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How do I describe Apeirogon?

A novel. A masterpiece created by a wordsmith of exceptional talent.

Viewed as a painting - broad strokes of violent vivid, scattered chaotically, contrasted with delicate pastel. In time, the random strokes on the canvas connect with the finer brush marks to reveal the full image.

Described as a symphony - a cacophony of discordant brass, merging with mellow strings. Yet, the haphazard sounds of the brass eventually blend with the rich mix of other instruments to produce harmony.

To change the metaphor again, it is as though the author introduces the reader to a stream, only to abruptly direct attention to a different stream, and then another, and another. Countless! The reward for flowing with the confusion is to discover the subtle connections that finally form a river. A river, mysterious, filled with tears and suffering, but also containing warmth, beauty and hope.

McCann skilfully provokes all the senses to create an experience that remained with me for weeks.

Rami, a ‘graduate’ of the Holocaust and Bassam, a convicted Palestinian rock-thrower unite in pain after their daughters are murdered by violent forces of the ‘other.’ The initial impact of their grief and efforts to survive their loss leads to transformation - a passionate commitment to nonviolence and peace.

The word apeirogon is formed from two Greek words; ‘infinite, boundless,’ and ‘angle.’ This geometric form consists of countably infinite number of sides. It is consistent with the structure of the book, a thousand sides, and also the complexity of the political issues.

The writer maintains a balanced position, moving beyond literary conventions to confront the reader with the core of the fathers’ agony. I experienced, rage, frustration, uncertainty, grief, relief, helplessness. The narrative is without chapters, with numbered sections. The absence of speech quotation marks and sentences that flow without a break, build intensity.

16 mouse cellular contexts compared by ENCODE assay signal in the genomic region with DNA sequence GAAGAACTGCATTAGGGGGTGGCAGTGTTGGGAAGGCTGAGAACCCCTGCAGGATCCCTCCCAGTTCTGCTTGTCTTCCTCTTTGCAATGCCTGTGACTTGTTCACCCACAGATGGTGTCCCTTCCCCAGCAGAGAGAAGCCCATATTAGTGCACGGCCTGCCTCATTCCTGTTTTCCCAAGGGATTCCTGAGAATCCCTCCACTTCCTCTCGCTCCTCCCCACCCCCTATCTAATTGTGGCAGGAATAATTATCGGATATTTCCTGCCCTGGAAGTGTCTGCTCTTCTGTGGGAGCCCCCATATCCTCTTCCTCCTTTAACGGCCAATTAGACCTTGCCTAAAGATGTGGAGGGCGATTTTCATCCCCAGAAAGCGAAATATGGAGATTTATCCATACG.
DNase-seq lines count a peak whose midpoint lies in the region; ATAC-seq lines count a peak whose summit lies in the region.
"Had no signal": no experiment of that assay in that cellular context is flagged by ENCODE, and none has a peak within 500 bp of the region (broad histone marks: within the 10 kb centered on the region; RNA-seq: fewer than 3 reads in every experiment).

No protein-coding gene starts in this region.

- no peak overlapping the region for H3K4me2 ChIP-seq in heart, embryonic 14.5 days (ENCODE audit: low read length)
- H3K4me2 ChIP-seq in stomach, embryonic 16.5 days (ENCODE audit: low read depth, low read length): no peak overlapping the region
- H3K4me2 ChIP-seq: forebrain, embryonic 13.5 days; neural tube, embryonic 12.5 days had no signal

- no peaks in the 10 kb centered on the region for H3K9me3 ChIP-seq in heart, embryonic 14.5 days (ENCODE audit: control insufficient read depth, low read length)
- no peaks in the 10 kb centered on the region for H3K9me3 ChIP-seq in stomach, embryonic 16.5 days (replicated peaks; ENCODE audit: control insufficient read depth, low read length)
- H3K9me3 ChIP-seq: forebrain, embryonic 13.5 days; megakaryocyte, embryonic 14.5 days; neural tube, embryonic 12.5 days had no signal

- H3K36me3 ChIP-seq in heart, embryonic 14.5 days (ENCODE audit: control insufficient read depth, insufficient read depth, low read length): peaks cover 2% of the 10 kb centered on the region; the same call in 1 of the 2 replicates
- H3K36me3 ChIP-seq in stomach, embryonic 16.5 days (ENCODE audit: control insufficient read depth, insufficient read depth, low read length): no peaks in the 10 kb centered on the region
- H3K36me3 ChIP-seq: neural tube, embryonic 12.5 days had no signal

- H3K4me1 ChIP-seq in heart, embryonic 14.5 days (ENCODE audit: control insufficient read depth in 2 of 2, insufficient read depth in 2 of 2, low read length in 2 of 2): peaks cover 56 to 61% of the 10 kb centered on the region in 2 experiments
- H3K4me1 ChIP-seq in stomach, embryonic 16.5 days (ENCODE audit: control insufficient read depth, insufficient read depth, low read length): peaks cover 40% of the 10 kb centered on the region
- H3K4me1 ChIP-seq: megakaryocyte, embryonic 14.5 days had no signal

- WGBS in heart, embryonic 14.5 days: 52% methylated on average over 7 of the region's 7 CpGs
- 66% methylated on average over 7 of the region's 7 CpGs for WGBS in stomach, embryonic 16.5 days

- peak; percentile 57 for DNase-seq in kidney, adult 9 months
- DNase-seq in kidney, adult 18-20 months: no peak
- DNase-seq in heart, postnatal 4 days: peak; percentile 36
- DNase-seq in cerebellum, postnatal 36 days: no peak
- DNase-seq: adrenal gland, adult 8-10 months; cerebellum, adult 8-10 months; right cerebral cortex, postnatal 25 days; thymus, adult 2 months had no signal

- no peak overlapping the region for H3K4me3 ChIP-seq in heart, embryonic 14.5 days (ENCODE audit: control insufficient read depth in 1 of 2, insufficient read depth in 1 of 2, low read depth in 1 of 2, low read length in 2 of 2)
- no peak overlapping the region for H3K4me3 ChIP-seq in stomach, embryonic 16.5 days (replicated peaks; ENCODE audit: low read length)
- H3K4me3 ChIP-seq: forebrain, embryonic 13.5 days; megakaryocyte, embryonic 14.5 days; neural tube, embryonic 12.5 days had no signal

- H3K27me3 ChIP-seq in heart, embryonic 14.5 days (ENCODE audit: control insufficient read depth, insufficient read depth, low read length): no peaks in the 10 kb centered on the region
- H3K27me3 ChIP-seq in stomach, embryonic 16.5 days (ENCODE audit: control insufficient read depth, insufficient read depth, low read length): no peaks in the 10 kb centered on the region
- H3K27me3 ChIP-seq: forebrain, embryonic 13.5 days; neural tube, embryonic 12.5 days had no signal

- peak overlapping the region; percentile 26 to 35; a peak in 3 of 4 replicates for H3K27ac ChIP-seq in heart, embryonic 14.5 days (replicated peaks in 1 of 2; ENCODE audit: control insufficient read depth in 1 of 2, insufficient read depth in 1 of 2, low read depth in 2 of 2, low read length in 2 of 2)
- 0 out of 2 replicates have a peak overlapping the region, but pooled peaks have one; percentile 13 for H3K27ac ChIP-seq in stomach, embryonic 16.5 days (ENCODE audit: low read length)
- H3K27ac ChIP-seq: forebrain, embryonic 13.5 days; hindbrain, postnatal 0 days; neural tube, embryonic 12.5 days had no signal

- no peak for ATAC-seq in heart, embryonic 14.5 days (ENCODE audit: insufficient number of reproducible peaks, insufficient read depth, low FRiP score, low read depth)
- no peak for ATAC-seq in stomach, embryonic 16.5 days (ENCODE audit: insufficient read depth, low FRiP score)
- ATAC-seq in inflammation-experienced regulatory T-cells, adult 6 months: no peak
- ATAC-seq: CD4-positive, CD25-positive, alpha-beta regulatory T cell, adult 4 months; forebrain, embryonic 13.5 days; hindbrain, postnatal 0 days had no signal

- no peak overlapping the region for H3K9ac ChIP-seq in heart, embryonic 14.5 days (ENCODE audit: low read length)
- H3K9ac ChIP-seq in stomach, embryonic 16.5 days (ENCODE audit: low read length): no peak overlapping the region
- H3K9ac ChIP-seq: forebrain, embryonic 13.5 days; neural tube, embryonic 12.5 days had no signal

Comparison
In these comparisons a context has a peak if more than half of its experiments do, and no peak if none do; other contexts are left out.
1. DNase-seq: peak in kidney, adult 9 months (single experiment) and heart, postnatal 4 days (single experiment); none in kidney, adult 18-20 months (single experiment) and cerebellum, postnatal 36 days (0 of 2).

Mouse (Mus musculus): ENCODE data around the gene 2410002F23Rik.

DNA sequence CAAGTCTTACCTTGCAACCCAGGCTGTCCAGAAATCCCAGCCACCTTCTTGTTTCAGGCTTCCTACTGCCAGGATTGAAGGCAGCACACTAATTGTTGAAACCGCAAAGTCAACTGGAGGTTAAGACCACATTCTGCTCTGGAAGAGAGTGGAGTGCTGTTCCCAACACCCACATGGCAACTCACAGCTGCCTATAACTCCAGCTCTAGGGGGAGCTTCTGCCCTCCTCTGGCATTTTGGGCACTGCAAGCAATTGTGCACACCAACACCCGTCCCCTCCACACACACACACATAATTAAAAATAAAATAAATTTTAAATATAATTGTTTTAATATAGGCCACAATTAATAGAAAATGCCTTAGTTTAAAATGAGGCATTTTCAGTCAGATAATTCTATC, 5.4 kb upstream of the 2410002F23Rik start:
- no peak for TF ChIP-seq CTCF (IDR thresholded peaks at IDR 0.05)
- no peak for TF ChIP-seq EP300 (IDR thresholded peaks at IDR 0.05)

And yet another metaphor. Bassam and Rami face what appears as an impossible mountain. A terrible fault line runs from bottom to top, wide at the base narrowing towards the summit. In their ascent, each constantly encounters the fault line on their spiral path. As they progress, the trauma and rawness of the initial tragedy is diminished. However, the imprint of their heartbreak has to be negotiated at every stage of their journey. The circularity of returning regularly to the fault line creates greater impact, depth and insight.

McCann relates when the French writer Antonin Artaud was invited to speak about his essay ‘The Theatre and the Plague’ at Sorbonne University in 1933. He spoke quietly at first, but then gathered pace. He began sweating and shivering, his eyes rolled back in his head. As the minutes progressed, he contorted and twisted in anguish until he fell off his chair on to the floor. Artaud seemed to be in the grip of a full fever. The audience sat stunned. Some thinking it part of the act laughed. Others booed – slow handclapped, some drifted out. Artaud remained on the floor until most had left the auditorium and then sprang to his feet. “He was shocked they had not understood his portrayal of death. It was his desire to give the audience the actual experience – short of the plague itself – so that they would awaken from their everyday stupors and be terrified.” He believed gesture and movement to be more powerful than text.

Colum McCann’s ‘delivery’ in Apeirogon resonates with Artaud’s performance, confronting the reader with the tragic experience of two fathers, whose world changed forever.


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